This post is part of the “Future of Business” series, which examines how cutting-edge technologies are rapidly reshaping our world, from how businesses run to how we live. “The Future of Business” is sponsored by SAP. More in the series »
Do you want to start a company or come up with that genius idea for your current company?
Of course you do.
But if it was easy to come up with the Next Big Thing, we would all do it. So here’s a secret. There are two websites created by the same guy, Reinier Evers, that have some 17,000 thousand people worldwide scouring the world for the coolest, most creative business ideas and reporting on them for all to see and be inspired: Springwise and trendwatching.com.
- Former Grateful Dead drummer Mickey Hart is using a mind-reading EEG headset to create thought-controlled visuals and music for his Superorganism tour.
- A smart scale and Kickstarter project called the Prep Pad is a chopping board and weighing scale that can determine the exact nutritional content of the meal being prepared, and tracking users’ eating habits.
- Yahoo! Japan has created Hands On Search, a machine that allows users to search by voice and receive a result in 3D-printed form.
- A new 3D printer called LumiFold is designed to be folded, so it can fit in a backpack.
- A clothing designer Elizabeth Fraguada, founder of the Jorge & Esther studio, has created a collection of clothing that embeds LED lights into the fabric (like colour or cuff) and these lights can change colour via a smartphone app.
We recently caught up with Chris Kreinczes, managing director for the Springwise blog, to ask about the business of trend spotting.
Business Insider: Why have two sites that seem to do basically the same thing?
Chris Kreinczes: The companies are actually very different in what they do. Trendwatching.com focuses on trends, offering free monthly trend briefings and, as part of their Premium service, access to their Innovations Database, Industry Bulletins, Trend Reports and an Apply Toolkit.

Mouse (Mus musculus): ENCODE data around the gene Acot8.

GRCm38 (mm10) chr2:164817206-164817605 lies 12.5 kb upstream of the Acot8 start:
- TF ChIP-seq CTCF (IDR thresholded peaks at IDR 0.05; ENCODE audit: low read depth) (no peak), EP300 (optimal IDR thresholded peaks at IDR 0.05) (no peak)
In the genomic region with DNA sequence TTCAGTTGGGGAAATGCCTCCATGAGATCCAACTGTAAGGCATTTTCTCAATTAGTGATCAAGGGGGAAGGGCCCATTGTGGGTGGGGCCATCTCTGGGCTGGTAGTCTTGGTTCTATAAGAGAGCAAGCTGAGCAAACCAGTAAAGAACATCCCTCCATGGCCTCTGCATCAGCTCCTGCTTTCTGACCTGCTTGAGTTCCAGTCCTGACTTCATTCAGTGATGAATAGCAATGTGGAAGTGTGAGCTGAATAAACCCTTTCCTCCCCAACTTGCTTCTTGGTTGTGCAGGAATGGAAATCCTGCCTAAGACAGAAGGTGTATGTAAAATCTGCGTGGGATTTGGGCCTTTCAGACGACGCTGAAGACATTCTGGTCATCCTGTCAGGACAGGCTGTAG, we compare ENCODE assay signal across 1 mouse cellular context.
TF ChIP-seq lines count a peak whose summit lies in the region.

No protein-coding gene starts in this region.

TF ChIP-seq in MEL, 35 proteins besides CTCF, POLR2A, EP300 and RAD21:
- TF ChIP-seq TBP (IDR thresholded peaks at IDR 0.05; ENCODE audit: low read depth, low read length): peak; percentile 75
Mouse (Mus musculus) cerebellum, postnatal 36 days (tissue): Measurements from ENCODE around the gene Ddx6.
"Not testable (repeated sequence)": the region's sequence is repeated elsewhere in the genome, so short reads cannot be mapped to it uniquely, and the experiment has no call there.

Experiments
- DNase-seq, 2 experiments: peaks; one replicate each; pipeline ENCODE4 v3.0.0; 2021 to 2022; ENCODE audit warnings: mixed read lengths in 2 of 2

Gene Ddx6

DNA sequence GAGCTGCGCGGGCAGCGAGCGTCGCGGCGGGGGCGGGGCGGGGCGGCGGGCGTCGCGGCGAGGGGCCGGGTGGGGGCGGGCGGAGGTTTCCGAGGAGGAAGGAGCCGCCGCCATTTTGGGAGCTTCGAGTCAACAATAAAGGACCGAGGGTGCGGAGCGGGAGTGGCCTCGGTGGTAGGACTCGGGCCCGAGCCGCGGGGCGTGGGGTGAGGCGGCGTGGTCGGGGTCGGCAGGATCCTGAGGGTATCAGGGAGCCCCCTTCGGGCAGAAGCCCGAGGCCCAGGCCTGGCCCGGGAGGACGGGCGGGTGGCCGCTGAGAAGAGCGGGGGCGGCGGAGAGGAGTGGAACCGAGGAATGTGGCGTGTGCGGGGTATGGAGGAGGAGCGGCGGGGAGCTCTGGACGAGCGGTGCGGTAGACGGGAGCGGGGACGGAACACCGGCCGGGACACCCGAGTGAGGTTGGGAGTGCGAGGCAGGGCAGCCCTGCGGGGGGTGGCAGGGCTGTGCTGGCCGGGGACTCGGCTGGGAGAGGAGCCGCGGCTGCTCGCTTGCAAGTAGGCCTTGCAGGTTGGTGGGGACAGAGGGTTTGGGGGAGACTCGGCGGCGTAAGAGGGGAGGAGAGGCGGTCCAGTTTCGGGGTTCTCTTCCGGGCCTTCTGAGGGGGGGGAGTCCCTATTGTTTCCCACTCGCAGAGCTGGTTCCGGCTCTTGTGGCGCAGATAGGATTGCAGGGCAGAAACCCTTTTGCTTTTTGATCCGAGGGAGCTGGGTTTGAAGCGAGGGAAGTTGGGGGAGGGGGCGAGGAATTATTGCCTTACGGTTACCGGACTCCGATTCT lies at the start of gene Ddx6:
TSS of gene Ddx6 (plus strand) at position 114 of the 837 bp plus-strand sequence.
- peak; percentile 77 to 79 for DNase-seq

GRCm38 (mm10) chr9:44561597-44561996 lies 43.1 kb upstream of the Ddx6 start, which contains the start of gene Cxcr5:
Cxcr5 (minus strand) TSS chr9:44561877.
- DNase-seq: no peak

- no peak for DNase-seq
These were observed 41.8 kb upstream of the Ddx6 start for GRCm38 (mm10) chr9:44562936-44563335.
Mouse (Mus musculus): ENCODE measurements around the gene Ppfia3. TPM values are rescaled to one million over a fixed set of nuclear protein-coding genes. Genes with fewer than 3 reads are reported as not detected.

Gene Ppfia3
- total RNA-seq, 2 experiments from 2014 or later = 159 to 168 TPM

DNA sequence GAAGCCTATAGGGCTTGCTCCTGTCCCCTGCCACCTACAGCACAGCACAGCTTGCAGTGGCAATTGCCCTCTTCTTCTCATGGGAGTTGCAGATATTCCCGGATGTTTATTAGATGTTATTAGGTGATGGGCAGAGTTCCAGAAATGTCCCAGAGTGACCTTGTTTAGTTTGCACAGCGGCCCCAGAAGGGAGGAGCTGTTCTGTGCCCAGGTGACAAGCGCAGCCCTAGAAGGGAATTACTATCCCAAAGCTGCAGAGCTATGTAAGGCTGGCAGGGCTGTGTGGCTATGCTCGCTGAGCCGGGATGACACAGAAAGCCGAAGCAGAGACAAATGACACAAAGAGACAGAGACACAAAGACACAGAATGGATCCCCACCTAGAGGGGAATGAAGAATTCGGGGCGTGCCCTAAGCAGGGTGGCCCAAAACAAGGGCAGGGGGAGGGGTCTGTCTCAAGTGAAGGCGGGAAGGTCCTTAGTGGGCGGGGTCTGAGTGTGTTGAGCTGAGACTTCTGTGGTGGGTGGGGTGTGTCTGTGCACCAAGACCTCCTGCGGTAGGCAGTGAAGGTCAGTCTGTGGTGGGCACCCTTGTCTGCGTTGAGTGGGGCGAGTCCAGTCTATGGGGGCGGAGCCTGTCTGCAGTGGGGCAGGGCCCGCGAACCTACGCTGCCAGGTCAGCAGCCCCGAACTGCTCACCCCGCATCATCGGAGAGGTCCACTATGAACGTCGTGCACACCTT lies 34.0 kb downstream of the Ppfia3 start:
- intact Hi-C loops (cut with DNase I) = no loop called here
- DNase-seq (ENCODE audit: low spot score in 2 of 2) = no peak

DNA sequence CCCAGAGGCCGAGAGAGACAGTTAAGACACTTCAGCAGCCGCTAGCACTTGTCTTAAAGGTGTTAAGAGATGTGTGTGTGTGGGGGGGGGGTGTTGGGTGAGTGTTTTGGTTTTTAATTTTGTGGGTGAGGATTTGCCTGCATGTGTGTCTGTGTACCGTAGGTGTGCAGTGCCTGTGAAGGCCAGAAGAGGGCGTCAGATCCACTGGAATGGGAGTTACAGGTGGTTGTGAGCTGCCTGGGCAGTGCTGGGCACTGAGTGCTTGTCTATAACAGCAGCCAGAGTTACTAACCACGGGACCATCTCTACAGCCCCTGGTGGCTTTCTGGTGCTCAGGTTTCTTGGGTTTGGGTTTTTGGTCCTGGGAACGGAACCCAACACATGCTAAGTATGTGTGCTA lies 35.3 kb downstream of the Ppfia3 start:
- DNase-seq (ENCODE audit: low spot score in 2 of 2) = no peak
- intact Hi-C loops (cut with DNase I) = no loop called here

Springwise differs in both its content and its delivery of that content. The site is designed as an online magazine for daily viewing, and we deliver free weekly and daily newsletters (170,000+ subscribers total). The content consists primarily of overviews of innovative startups (we feature three a day), and we offer an interview series with founders.
We also offer a service for professionals called Springwise Access, giving access to our database of over 4,000 innovative business ideas, a personalised homepage tailored to our clients interests, and bookmarking and folder sharing features.
BI: How many spotters/Trendwatchers do you have currently?
CK: There are now slightly over 15,000 Springspotters and 2,500 Happy Spotters (the trendwatching.com equivalent).
BI: Can anyone be a spotter/trendwatcher, or are these contract, trained, paid jobs?
CK: Anyone can sign up to be a Springspotter and they will be automatically accepted. To become a Happy Spotter, applicants must first meet certain criteria. Both sets of spotters can earn points for accepted spottings, redeemable in our gift galleries.
BI: In 2013, what would you say are the big tech trends that define the year so far?
CK: According to the trendwatching.com team, a tech trend we highlighted last December as being key for 2013 was “Mobile Moments,” how consumers would look to their mobile devices to maximise every single moment.
We’ve since seen an explosion of innovations that tap into micro pockets of time, from the boom in mini video sharing (including Vine and Instagram), to the high adoption of ephemeral messaging platforms such as SnapChat or Frankly.
Another trend that broke from the lab and into the consumer market was what we call “Emotive Tech,” technologies that read and respond to emotions. It is a strand of the larger trend of “Intuitive Interfaces” where devices are designed to be natural, and therefore more pleasant, to use.
An example of Emotive Tech would be the Japanese-developed Mico headset, a pair of headphones that measures the wearer’s brainwaves and selects music to fit their mood. Another is the recently funded Kickstarter project PIP, a stress detecting biosensor that helps users relax through gameplay.